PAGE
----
And on October 5, 2008, the members of Rolling Hills voted overwhelmingly in favor of joining GOD in His redemptive work by selling her buildings and property, and using the proceeds to increase ministry and mission efforts in our community and beyond. (HT Ragamuffin Soul)
And a few great quotes from people a lot smarter than me…
“The church is the church only when it exists for others. To make a start, it should give away all its property to those in need. The clergy must live solely on the free-will offerings of their congregations, or possibly engage in some secular calling. The church must share in the secular problems of ordinary human life, not dominating, but helping and serving. It must tell men of every calling what it means to live in Christ, to exist for others.” – Dietrich Bonhoeffer
“Want to start a church? Keep the Christians out” and “The biblical example of church is the church moving out and initiating from their house and not our house.” – Tall Skinny Kiwi
- When I graduated college you may remember that I had a desire to go to work for a church or some organization that did multi-media and production and tech etc. for churches. I wanted to help create a show to help people see God. And part of me still has that desire from time to time — but more and more these days I get turned off when I think and hear of churches spending enormous budgets on production, or bands.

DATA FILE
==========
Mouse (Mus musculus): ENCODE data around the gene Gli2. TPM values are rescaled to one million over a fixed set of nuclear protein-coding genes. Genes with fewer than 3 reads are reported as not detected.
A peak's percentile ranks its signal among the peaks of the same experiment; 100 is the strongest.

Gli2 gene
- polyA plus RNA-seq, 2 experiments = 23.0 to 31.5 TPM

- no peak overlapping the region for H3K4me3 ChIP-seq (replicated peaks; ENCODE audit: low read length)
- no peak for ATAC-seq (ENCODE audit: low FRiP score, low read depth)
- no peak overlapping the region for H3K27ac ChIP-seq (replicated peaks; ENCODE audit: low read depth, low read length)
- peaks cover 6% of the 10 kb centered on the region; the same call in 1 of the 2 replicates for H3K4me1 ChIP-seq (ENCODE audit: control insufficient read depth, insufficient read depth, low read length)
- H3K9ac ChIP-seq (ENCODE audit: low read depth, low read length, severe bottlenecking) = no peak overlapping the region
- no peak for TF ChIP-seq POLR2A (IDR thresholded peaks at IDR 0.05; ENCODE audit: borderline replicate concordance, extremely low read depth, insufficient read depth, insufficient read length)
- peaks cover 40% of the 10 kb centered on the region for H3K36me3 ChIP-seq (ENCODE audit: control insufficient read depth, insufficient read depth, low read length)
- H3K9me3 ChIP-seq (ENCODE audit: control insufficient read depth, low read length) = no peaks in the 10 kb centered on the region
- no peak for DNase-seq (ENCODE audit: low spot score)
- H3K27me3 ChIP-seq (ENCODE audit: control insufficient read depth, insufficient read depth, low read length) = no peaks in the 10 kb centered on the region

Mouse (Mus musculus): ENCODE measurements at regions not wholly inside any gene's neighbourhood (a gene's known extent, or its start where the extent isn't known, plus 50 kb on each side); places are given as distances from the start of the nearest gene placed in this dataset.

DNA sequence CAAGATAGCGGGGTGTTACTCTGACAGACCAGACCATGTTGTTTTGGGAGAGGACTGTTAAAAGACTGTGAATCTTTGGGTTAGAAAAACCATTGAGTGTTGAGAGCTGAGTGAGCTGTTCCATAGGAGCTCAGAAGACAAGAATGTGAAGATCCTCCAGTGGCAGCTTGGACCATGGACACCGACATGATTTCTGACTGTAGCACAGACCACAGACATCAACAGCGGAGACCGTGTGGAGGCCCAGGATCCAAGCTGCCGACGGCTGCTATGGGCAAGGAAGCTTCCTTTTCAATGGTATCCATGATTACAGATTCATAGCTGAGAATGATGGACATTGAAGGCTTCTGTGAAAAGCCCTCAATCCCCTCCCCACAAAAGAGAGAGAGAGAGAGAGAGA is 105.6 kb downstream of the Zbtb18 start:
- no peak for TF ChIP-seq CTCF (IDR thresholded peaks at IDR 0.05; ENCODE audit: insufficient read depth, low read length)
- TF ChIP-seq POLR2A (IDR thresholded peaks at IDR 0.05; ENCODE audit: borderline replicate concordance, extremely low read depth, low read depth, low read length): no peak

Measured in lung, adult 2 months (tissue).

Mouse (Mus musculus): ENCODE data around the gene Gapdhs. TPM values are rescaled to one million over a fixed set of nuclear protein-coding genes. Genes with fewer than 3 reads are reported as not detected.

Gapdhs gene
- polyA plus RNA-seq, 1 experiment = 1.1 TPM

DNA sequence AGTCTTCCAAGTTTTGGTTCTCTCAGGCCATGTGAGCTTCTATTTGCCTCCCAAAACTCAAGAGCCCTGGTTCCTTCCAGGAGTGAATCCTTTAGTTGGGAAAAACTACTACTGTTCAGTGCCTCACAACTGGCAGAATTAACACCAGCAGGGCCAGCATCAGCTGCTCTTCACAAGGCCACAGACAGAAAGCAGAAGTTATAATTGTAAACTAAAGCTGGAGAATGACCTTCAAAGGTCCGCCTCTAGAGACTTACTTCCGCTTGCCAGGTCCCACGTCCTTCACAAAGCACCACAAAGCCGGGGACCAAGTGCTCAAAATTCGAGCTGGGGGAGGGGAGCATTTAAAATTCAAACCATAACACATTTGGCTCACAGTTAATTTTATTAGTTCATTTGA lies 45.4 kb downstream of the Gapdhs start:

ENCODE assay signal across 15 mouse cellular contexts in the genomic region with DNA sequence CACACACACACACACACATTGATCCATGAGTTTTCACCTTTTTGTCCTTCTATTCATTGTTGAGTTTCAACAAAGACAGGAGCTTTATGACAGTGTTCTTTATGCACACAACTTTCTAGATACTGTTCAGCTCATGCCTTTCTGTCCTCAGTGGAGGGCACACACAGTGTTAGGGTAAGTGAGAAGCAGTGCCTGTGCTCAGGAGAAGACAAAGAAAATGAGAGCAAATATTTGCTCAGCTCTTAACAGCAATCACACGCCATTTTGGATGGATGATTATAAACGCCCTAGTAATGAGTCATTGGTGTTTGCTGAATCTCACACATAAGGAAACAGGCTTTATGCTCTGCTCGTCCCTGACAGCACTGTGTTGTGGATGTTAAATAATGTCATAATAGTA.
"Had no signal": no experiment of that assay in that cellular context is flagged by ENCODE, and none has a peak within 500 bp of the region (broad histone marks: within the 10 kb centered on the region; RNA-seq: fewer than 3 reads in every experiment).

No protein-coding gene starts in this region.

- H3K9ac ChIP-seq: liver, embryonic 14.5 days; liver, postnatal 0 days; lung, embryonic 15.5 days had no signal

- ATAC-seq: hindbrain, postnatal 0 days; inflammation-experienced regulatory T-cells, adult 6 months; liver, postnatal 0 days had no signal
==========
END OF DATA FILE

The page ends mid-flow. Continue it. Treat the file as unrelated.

These days I’d rather sit and talk with someone one on one and show them Jesus that way than through a flashy presentation. I’d rather BE Jesus, BE the gospel and the good news than show it through a fancy light show.
Even with encounter – I much prefer our small group time or our recent living room encounters to our weekly meetings at the Civic Center – but I see the need and place for those as well.
I think whichever way/place you chose to worship God – do it with all your heart, soul and mind. Ensure that your heart is in it fully. But regardless, I think God is pretty clear throughout Scripture that our heart should be turned toward him and our neighbor — especially those who are oppressed and hurting around us.
So there are some of my thoughts. What are yours?